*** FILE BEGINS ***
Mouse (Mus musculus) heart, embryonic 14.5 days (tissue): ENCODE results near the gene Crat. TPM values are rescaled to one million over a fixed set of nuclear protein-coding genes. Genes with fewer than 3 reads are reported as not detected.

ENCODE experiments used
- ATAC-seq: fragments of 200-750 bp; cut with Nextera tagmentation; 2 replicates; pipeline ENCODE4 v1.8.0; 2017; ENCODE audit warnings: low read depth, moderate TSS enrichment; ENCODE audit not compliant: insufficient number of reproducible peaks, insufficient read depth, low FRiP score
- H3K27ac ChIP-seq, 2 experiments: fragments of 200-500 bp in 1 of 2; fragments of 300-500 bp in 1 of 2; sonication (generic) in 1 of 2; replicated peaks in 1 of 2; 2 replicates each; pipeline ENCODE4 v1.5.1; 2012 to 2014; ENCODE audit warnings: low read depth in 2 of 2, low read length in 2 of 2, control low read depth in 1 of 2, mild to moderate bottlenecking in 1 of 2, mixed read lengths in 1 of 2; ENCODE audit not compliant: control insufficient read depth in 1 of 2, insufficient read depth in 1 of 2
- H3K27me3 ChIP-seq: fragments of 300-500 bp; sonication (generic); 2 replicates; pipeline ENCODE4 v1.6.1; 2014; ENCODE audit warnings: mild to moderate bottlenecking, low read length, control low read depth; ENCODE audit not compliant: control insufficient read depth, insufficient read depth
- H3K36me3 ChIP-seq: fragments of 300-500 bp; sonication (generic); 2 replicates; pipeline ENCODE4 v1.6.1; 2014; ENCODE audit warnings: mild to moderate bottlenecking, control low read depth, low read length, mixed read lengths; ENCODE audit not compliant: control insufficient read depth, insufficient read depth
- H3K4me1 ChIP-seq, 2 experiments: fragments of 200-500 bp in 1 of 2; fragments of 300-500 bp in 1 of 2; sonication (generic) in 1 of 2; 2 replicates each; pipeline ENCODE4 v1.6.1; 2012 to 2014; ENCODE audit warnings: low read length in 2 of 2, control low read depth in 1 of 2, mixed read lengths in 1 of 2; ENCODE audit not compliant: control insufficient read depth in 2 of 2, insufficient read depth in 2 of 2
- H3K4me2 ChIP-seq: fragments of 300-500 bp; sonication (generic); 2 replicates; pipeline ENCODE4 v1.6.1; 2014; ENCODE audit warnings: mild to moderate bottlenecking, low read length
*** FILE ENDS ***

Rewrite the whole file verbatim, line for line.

Mouse (Mus musculus) heart, embryonic 14.5 days (tissue): ENCODE results near the gene Crat. TPM values are rescaled to one million over a fixed set of nuclear protein-coding genes. Genes with fewer than 3 reads are reported as not detected.

ENCODE experiments used
- ATAC-seq: fragments of 200-750 bp; cut with Nextera tagmentation; 2 replicates; pipeline ENCODE4 v1.8.0; 2017; ENCODE audit warnings: low read depth, moderate TSS enrichment; ENCODE audit not compliant: insufficient number of reproducible peaks, insufficient read depth, low FRiP score
- H3K27ac ChIP-seq, 2 experiments: fragments of 200-500 bp in 1 of 2; fragments of 300-500 bp in 1 of 2; sonication (generic) in 1 of 2; replicated peaks in 1 of 2; 2 replicates each; pipeline ENCODE4 v1.5.1; 2012 to 2014; ENCODE audit warnings: low read depth in 2 of 2, low read length in 2 of 2, control low read depth in 1 of 2, mild to moderate bottlenecking in 1 of 2, mixed read lengths in 1 of 2; ENCODE audit not compliant: control insufficient read depth in 1 of 2, insufficient read depth in 1 of 2
- H3K27me3 ChIP-seq: fragments of 300-500 bp; sonication (generic); 2 replicates; pipeline ENCODE4 v1.6.1; 2014; ENCODE audit warnings: mild to moderate bottlenecking, low read length, control low read depth; ENCODE audit not compliant: control insufficient read depth, insufficient read depth
- H3K36me3 ChIP-seq: fragments of 300-500 bp; sonication (generic); 2 replicates; pipeline ENCODE4 v1.6.1; 2014; ENCODE audit warnings: mild to moderate bottlenecking, control low read depth, low read length, mixed read lengths; ENCODE audit not compliant: control insufficient read depth, insufficient read depth
- H3K4me1 ChIP-seq, 2 experiments: fragments of 200-500 bp in 1 of 2; fragments of 300-500 bp in 1 of 2; sonication (generic) in 1 of 2; 2 replicates each; pipeline ENCODE4 v1.6.1; 2012 to 2014; ENCODE audit warnings: low read length in 2 of 2, control low read depth in 1 of 2, mixed read lengths in 1 of 2; ENCODE audit not compliant: control insufficient read depth in 2 of 2, insufficient read depth in 2 of 2
- H3K4me2 ChIP-seq: fragments of 300-500 bp; sonication (generic); 2 replicates; pipeline ENCODE4 v1.6.1; 2014; ENCODE audit warnings: mild to moderate bottlenecking, low read length